[Python-3000] Thoughts on dictionary views

Josiah Carlson jcarlson at uci.edu
Wed Feb 21 03:10:37 CET 2007

"Guido van Rossum" <guido at python.org> wrote:
> On 2/20/07, Paul Moore <p.f.moore at gmail.com> wrote:
> > (I have similar concerns over the "new IO" proposals I've
> > seen, but there's nothing concrete there yet, so I'll save that
> > argument for another day...)
> Then you should also have misgivings about the Unicode/str
> unification. If you are cool with that, I don't see how we can avoid
> redoing the I/O library.

I'm not so sure.  The return type on socket.recv and os.read could be
changed to bytes (seemingly without much difficulty), and likely could
even be changed to *take* a bytes object as the destination buffer
(ditto for files opened as 'raw').  From there, aside from updating the
standard library to handle socket, os.read, etc., for incoming data
expecting a bytes object, and raising an exception when trying to write
a unicode object, that is the limit to the changes.

Of course, even with the proposed updated I/O library, every one of
those modules would have to be changed anyways.

Then again, I've been "eh?" on the whole I/O library thing, and
generally annoyed at the "everything is unicode" idea.  Converting all
libraries that currently deal with IO is going to be a pain, especially
if it does any sort of parsing of mixed binary and non-unicode textual
data (like http headers combined with binary posted data or a utf-8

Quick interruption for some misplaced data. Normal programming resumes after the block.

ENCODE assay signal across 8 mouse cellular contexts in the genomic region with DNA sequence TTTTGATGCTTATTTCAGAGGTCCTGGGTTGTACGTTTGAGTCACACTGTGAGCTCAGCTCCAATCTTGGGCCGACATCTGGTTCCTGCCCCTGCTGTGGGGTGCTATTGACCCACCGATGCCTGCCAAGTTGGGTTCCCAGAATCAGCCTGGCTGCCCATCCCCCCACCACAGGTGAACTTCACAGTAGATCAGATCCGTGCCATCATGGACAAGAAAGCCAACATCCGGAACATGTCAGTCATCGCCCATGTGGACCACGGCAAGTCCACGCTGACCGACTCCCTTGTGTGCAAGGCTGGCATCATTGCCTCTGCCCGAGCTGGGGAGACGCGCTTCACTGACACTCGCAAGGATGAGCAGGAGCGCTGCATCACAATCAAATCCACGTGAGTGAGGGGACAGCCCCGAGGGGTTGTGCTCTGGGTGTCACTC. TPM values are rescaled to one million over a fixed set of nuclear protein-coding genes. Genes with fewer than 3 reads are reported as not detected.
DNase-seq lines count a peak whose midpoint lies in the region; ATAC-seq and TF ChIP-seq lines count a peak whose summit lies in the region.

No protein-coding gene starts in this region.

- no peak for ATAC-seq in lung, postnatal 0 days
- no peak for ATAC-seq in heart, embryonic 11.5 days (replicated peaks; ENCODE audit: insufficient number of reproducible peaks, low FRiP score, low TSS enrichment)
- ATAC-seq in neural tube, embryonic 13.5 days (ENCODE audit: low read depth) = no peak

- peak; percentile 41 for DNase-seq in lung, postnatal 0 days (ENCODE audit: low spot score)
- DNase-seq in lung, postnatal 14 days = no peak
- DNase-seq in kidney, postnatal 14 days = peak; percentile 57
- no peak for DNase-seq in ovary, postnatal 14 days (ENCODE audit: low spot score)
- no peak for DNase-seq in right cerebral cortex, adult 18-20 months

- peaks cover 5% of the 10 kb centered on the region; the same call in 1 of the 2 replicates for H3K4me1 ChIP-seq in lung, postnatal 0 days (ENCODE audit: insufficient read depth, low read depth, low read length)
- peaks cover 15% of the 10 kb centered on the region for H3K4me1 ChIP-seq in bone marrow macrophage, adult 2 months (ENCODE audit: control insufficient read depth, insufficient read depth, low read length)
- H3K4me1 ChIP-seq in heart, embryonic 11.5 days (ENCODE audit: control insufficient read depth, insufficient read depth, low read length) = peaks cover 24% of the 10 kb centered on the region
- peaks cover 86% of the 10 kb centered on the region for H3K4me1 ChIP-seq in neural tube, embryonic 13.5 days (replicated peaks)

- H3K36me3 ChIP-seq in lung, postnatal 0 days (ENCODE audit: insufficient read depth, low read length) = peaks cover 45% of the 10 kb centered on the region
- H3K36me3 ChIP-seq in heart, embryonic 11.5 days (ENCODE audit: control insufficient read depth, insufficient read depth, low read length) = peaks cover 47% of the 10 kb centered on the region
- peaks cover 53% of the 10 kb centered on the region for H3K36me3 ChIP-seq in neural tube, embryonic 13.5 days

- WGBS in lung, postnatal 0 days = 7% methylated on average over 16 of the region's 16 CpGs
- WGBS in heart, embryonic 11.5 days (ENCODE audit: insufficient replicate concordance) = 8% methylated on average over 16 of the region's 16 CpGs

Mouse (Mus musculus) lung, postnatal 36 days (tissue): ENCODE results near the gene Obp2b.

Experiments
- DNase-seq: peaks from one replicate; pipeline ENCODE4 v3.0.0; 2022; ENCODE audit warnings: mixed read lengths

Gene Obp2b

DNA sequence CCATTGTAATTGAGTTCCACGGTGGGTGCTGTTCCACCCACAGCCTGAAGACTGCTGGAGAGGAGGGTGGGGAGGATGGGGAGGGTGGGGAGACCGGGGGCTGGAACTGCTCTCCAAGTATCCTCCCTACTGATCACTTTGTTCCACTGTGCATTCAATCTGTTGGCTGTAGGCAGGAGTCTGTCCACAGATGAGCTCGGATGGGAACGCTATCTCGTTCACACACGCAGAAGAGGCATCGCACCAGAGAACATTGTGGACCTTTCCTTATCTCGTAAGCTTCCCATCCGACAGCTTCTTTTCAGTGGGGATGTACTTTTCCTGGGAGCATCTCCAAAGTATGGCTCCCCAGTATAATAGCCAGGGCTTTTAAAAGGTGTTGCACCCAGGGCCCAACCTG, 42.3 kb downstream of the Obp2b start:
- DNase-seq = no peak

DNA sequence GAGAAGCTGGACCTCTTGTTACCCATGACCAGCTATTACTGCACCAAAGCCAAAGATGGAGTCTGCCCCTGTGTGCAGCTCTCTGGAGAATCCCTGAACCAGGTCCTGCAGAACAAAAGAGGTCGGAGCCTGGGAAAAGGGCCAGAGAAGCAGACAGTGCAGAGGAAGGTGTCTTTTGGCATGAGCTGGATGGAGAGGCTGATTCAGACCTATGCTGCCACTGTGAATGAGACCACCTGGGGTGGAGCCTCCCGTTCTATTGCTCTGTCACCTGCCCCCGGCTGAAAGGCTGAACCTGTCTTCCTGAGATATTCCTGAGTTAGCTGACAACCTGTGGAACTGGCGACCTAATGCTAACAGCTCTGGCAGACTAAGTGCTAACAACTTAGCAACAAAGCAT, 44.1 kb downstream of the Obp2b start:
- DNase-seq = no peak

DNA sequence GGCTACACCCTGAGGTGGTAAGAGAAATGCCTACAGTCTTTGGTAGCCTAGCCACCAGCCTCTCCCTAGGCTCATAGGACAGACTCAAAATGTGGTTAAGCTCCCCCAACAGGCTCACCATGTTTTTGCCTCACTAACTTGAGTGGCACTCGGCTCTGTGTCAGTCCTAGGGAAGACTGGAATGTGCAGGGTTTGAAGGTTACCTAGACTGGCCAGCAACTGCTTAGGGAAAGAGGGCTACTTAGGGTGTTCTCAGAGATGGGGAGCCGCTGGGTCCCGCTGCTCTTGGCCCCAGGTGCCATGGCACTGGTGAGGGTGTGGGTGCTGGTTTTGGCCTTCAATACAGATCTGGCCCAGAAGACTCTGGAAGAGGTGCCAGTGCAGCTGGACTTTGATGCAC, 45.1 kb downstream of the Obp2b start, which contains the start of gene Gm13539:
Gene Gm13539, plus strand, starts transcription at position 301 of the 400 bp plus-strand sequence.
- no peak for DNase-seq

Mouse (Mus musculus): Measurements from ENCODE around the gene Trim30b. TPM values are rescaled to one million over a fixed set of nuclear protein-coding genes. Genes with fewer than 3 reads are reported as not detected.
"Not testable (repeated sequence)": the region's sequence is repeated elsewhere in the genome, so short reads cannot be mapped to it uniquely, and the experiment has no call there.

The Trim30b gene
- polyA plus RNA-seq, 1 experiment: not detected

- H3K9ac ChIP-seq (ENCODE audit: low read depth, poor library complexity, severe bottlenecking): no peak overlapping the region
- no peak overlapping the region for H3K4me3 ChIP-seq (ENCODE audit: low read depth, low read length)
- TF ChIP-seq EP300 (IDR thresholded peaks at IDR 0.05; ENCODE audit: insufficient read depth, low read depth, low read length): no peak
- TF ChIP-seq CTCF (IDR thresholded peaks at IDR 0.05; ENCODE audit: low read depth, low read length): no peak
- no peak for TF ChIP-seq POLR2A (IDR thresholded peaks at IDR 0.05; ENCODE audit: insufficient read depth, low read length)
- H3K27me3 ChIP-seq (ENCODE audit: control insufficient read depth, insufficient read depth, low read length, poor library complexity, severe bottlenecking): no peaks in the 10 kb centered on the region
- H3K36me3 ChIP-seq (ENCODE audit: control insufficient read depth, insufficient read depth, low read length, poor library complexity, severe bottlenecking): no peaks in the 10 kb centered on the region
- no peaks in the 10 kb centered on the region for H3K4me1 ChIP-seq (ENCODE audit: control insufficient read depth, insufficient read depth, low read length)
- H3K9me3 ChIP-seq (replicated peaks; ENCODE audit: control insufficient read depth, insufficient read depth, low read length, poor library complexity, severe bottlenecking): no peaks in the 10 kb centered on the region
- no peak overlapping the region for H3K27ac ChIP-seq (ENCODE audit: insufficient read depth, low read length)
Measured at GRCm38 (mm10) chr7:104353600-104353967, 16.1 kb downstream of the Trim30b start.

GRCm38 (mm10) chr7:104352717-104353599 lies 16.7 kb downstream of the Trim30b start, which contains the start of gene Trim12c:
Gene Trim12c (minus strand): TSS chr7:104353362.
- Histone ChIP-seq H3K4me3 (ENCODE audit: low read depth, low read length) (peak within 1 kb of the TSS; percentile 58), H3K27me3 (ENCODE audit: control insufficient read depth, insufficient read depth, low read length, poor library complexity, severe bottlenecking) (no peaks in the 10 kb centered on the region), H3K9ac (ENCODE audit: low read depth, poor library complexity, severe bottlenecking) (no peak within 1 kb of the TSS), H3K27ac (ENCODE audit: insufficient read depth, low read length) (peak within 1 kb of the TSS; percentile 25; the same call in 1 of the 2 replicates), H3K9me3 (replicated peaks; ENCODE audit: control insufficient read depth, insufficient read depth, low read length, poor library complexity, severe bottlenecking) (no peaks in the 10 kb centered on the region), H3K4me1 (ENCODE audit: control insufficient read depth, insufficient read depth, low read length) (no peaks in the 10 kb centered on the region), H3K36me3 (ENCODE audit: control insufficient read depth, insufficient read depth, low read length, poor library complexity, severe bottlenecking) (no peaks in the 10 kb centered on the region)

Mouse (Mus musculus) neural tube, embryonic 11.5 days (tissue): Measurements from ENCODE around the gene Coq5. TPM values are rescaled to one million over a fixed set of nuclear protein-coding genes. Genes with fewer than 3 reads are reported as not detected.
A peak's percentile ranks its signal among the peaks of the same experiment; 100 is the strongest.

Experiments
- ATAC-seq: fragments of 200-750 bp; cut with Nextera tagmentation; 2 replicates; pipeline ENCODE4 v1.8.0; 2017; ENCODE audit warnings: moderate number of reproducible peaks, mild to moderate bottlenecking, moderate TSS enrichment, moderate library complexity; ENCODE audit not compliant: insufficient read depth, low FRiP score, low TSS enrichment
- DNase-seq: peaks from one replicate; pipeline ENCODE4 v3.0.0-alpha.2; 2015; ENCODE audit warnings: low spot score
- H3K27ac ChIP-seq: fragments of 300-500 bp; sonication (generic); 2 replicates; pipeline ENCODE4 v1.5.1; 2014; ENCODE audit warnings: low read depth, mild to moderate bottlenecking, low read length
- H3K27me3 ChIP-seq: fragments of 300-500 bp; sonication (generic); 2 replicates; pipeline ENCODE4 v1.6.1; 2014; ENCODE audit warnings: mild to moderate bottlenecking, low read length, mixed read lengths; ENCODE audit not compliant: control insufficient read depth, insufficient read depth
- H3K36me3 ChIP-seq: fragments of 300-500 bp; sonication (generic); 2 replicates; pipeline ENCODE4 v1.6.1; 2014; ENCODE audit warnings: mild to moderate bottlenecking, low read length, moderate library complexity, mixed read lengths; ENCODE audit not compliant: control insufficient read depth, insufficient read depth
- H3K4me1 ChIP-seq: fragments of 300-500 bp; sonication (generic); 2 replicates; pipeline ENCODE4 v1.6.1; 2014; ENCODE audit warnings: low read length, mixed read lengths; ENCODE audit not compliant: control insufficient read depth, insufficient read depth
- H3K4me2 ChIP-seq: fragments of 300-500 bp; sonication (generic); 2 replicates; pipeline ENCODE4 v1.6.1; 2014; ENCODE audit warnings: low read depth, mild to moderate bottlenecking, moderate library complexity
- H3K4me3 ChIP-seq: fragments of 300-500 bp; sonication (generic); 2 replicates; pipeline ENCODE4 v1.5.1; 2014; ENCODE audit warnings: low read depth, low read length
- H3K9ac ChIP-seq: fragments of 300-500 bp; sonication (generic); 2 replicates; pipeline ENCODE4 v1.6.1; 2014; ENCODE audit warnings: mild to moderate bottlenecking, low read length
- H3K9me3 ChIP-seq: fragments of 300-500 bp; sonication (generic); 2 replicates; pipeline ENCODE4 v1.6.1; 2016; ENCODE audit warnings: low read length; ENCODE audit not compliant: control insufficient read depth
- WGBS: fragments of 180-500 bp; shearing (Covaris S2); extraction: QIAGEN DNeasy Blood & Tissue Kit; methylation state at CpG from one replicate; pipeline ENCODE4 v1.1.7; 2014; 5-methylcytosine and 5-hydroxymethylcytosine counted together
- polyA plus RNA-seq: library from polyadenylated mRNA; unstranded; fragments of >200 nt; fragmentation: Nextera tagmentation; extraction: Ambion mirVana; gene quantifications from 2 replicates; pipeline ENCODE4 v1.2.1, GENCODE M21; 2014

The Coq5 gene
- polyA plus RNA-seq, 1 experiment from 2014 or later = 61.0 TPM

encoded stream).

As a heavy user of quite a few of the current standard library IO
modules (SocketServer, asyncore, urllib, socket, etc.) and as someone
who has the "opportunity" to write line-level protocols, I'd be quite
happy with the following...

1) add bytes (or add features to array)
2) rename unicode to text (or str)
3) renaming str to bin (or some other sufficiently clear name)
4) making string literals 'hello' be unicode
5) allow for b'constant' be the renamed str
6) add a mandatory 3rd argument to file/open which is the codec to use
for reading
7) offer a new function for opening 'binary' files (which are opened as
'rb' or 'wb' whenever 'r' or 'w' are passed, respectively), which will
remove confusion on Windows platforms

Indeed, it isn't as revolutionary as "everything is unicode", but it
would allow the standard library to be updated with a relative minimum
of fuss and muss, without needing to intermix...
    x = bytes.decode('latin-1').USEFUL_UNICODE_METHOD(...)

 - Josiah

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